Document Detail


A contextual interference account of distinctiveness effects in recognition.
MedLine Citation:
PMID:  17063906     Owner:  NLM     Status:  MEDLINE    
Abstract/OtherAbstract:
In this article, we report on two experiments that aimed to shed light on the memorability effect that derives from varying the uniqueness of contextual cues presented at encoding and retrieval. We sought to understand the locus of the recognition advantage for studying and testing words with nominally irrelevant features that are rarely shared with other words ("low-fan" features) as compared with features that are studied with more words ("high-fan" features). Each word was studied with one high-fan feature and one low-fan feature, but only one of the two features was reinstated at test. Recognition judgments were more accurate when the low-fan feature was reinstated than when the high-fan feature was reinstated. The data suggest that encoding cues that suffer from contextual interference negatively affect retrieval and do so by hindering recollection-based processing.
Authors:
Heekyeong Park; Jason Arndt; Lynne M Reder
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Publication Detail:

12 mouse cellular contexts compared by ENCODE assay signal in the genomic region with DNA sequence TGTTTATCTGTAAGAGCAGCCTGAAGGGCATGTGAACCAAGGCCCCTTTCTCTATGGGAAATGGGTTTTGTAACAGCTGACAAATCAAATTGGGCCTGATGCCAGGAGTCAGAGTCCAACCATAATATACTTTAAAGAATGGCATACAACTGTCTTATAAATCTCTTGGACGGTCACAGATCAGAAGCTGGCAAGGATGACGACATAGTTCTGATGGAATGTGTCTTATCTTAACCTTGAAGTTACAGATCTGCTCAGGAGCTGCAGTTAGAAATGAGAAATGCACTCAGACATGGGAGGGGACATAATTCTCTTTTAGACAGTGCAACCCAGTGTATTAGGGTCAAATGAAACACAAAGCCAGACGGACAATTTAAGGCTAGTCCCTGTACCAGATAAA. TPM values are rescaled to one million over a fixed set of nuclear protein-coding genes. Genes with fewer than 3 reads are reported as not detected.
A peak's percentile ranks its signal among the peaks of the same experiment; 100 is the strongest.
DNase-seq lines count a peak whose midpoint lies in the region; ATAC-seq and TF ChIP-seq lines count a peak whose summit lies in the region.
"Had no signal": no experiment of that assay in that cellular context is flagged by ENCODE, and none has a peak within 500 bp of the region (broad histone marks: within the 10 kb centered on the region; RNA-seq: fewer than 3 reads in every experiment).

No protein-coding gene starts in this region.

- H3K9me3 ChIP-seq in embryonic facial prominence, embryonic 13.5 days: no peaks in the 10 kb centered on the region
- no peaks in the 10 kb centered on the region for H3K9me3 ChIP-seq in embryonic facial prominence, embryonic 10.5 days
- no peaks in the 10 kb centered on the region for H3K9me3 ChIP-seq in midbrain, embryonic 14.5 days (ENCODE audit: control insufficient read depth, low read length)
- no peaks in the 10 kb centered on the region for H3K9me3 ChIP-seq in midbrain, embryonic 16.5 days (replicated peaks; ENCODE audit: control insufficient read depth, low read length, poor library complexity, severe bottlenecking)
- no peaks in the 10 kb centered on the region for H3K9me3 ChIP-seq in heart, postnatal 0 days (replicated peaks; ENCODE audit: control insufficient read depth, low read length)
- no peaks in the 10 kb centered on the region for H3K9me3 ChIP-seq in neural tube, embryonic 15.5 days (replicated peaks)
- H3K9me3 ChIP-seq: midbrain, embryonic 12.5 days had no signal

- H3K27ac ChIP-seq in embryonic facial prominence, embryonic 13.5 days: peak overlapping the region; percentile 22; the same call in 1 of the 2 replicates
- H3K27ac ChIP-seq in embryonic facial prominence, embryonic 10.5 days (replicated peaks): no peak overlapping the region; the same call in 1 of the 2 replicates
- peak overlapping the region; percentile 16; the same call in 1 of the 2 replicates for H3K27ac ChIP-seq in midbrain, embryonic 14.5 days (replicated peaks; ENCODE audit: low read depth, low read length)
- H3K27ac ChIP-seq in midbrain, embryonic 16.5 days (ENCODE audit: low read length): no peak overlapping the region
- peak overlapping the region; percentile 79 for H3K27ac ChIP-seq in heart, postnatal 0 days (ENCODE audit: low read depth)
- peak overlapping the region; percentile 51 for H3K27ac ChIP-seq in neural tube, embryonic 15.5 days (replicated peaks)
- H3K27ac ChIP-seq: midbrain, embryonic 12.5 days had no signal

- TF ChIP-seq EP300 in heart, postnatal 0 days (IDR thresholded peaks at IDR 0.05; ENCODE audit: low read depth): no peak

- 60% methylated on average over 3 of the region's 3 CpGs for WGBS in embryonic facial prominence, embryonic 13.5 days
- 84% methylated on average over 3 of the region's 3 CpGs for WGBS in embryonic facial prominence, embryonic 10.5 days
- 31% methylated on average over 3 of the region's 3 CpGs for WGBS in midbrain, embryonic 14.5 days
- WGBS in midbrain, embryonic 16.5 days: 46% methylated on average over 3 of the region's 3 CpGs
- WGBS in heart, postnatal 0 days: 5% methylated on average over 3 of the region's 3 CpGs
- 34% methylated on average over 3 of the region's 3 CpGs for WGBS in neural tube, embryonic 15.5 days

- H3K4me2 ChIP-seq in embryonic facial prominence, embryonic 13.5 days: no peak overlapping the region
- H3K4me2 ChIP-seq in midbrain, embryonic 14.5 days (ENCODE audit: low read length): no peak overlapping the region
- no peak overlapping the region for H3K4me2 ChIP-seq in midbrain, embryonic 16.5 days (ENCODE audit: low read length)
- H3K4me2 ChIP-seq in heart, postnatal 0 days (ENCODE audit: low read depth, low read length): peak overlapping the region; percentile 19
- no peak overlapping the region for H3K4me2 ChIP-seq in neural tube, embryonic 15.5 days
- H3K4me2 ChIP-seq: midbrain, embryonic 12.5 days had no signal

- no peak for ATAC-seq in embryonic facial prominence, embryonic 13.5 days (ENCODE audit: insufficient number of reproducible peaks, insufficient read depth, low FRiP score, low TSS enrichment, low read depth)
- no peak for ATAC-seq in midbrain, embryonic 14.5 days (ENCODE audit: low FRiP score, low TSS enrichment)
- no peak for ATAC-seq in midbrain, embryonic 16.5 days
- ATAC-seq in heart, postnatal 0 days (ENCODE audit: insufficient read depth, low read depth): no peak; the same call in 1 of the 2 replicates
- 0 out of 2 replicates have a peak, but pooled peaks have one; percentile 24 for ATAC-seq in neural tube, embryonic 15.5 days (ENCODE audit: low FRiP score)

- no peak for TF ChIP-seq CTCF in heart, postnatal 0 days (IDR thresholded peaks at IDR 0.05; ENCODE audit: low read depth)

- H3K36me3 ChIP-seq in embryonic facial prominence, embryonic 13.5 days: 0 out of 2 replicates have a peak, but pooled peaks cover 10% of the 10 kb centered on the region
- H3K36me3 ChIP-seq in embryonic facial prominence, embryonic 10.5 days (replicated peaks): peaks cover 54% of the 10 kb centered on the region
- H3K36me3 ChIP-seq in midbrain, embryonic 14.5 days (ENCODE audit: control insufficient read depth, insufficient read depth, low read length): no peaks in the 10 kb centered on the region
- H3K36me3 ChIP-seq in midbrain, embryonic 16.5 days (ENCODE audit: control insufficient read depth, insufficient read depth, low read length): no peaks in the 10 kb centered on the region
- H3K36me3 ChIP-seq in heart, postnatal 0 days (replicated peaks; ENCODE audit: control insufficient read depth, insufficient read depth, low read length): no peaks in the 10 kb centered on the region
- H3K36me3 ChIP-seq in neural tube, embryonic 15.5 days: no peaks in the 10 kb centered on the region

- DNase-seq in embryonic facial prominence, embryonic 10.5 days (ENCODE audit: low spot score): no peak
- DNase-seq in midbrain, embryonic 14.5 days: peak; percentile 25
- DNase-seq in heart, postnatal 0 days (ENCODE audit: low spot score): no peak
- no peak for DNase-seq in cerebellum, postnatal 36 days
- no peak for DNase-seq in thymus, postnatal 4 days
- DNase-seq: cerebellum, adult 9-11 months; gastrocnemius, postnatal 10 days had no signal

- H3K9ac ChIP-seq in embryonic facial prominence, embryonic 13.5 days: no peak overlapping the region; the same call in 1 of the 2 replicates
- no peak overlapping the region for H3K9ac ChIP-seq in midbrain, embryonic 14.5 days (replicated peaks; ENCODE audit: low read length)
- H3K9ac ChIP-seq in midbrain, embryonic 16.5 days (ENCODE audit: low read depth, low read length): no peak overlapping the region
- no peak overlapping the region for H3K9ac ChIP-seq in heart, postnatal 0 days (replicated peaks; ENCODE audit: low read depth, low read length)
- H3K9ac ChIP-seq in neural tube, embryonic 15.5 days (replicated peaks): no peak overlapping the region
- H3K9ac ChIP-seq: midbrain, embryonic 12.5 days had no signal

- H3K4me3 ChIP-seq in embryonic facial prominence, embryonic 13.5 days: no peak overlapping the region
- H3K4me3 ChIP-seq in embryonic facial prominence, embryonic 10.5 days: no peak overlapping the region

Type:  Journal Article; Research Support, N.I.H., Extramural    
Journal Detail:
Title:  Memory & cognition     Volume:  34     ISSN:  0090-502X     ISO Abbreviation:  Mem Cognit     Publication Date:  2006 Jun 
Date Detail:
Created Date:  2006-10-26     Completed Date:  2006-11-30     Revised Date:  2014-09-19    
Medline Journal Info:
Nlm Unique ID:  0357443     Medline TA:  Mem Cognit     Country:  United States    
Other Details:
Languages:  eng     Pagination:  743-51     Citation Subset:  IM    
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MeSH Terms
Descriptor/Qualifier:
Cues*
Female
Humans
Judgment
Male
Mental Recall
Recognition (Psychology)*
Grant Support
ID/Acronym/Agency:
2-R01-MH52808/MH/NIMH NIH HHS; R01 MH052808/MH/NIMH NIH HHS; R01 MH052808-10/MH/NIMH NIH HHS
Comments/Corrections

From MEDLINE®/PubMed®, a database of the U.S. National Library of Medicine


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